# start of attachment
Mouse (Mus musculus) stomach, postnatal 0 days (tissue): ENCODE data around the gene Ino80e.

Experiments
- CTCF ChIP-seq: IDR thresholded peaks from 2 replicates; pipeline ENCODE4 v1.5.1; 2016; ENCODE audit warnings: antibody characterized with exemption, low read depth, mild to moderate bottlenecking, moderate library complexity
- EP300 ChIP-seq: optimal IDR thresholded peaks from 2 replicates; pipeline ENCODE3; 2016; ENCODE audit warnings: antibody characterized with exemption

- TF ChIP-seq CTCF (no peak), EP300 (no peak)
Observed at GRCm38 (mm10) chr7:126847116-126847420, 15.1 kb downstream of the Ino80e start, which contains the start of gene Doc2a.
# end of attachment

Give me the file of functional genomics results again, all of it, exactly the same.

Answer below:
Mouse (Mus musculus) stomach, postnatal 0 days (tissue): ENCODE data around the gene Ino80e.

Experiments
- CTCF ChIP-seq: IDR thresholded peaks from 2 replicates; pipeline ENCODE4 v1.5.1; 2016; ENCODE audit warnings: antibody characterized with exemption, low read depth, mild to moderate bottlenecking, moderate library complexity
- EP300 ChIP-seq: optimal IDR thresholded peaks from 2 replicates; pipeline ENCODE3; 2016; ENCODE audit warnings: antibody characterized with exemption

- TF ChIP-seq CTCF (no peak), EP300 (no peak)
Observed at GRCm38 (mm10) chr7:126847116-126847420, 15.1 kb downstream of the Ino80e start, which contains the start of gene Doc2a.